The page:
The seller may limit claims on breaches of reps and warranties in time and amount in the purchase and sale agreement. Common limitations include a limit on total liability (e.g. no claims in excess of total consideration paid), a de minimis limit which precludes claims unless they exceed a specified threshold, and a limit in time beyond which claims for breaches can no longer be advanced (e.g. no claims following 2 audited financial years after the deal completes).
In the context of due diligence, a purchaser will often require access to personal data. For example, a purchaser may require information about specific key employees or clients. A concern which arises in this regard is whether a target is permitted under personal data privacy laws to provide the purchaser access to such personal data.
Though Hong Kong generally restricts the use of an individual’s personal data to circumstances where the individual has consented to such use, this restriction is relaxed in the context of a due diligence exercise where the objective is to assess whether or not to proceed with a proposed transfer of a business or property or a transfer of the shares in a business holding personal data.
A purchaser may wish to rely upon the audited financial statements of the target as part of its due diligence exercise. The extent to which a purchaser may prudently do so is unsettled where the financial statements are not specifically prepared for the purchaser in the context of a business acquisition.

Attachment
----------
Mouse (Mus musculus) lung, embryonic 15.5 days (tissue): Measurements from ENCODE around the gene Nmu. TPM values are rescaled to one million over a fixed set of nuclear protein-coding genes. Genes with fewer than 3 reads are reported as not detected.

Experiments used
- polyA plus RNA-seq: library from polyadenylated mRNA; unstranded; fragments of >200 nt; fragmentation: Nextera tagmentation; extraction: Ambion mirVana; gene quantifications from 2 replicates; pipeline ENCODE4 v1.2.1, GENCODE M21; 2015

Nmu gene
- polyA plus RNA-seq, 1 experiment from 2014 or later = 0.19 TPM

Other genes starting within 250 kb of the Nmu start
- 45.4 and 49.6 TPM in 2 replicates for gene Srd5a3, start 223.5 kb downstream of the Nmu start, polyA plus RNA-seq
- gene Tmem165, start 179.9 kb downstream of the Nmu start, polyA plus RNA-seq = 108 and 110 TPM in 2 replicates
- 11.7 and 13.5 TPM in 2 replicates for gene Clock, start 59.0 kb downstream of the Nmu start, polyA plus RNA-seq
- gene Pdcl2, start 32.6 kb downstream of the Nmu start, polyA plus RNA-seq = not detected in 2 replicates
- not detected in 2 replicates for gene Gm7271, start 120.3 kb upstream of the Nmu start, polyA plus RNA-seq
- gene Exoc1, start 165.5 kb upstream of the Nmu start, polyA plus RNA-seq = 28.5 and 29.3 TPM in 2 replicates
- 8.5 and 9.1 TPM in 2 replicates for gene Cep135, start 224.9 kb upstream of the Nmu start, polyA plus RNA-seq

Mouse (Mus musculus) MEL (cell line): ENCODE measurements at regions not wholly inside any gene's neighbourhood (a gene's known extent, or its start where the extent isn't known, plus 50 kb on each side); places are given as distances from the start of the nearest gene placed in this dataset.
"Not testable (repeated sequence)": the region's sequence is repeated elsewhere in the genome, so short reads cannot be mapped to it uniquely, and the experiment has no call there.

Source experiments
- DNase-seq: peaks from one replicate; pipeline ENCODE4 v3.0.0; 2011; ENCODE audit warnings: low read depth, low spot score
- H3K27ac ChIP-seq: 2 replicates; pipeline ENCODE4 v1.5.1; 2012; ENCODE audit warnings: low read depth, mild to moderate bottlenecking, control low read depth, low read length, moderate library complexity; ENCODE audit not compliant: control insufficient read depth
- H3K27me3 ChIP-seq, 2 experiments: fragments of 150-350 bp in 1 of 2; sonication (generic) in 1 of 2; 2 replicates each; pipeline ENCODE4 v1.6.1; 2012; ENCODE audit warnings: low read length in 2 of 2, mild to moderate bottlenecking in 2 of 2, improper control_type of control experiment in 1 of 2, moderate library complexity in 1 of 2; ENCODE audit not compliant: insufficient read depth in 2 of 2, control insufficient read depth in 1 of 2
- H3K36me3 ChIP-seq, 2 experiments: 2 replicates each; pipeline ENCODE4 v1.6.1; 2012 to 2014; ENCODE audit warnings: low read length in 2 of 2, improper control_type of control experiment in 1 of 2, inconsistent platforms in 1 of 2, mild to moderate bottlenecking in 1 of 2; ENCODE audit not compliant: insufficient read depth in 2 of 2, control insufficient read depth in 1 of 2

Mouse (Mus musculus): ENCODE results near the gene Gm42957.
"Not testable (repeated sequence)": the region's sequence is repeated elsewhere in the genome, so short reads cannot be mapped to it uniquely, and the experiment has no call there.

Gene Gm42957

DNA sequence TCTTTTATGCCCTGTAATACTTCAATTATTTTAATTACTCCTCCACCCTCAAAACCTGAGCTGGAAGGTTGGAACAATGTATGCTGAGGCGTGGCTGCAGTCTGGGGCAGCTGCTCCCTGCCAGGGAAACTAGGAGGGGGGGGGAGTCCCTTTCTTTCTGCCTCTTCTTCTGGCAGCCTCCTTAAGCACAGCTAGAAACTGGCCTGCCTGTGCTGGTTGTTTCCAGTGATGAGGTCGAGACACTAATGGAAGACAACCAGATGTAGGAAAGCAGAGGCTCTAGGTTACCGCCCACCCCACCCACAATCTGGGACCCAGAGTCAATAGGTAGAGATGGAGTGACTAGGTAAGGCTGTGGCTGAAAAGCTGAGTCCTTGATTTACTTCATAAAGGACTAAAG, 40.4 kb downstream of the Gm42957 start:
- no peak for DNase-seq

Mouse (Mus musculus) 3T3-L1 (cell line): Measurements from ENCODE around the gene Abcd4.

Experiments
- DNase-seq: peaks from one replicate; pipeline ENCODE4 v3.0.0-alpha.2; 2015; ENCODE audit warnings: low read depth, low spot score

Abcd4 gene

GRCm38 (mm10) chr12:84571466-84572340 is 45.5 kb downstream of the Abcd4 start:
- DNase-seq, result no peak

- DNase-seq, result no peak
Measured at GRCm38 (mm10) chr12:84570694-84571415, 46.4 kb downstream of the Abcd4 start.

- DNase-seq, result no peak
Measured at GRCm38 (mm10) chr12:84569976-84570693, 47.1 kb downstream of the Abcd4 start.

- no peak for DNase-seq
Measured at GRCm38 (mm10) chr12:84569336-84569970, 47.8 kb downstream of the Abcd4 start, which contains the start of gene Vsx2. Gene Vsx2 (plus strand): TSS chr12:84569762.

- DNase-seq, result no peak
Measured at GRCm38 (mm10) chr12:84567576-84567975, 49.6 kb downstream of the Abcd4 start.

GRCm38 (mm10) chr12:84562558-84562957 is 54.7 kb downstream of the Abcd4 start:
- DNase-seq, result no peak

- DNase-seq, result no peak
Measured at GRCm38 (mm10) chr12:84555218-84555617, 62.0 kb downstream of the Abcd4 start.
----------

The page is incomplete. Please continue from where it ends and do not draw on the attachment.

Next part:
Hong Kong law generally precludes the purchaser from any recourse under the law of negligence against the target’s auditor in the event that the audited financial statements prove to be wrong. As a result, whilst the fact that the target’s financial statements are audited may comfort the purchaser because an independent audit firm has reviewed the financial statements, it may be that a purchaser has no recourse against the target’s auditors if these audited financial statements turn out to have been negligently prepared.
However, despite this general position, there is authority for the position that the target’s auditor may be liable where they have knowledge of or consent to the purchaser’s reliance on the audited accounts. In light of the foregoing, a purchaser should consider appointing accountants specifically to report on the financial condition of the target generally or to validate specific and critical financial assumptions underlying the business acquisition where the audited financials form a vital part of the decision to proceed with the deal.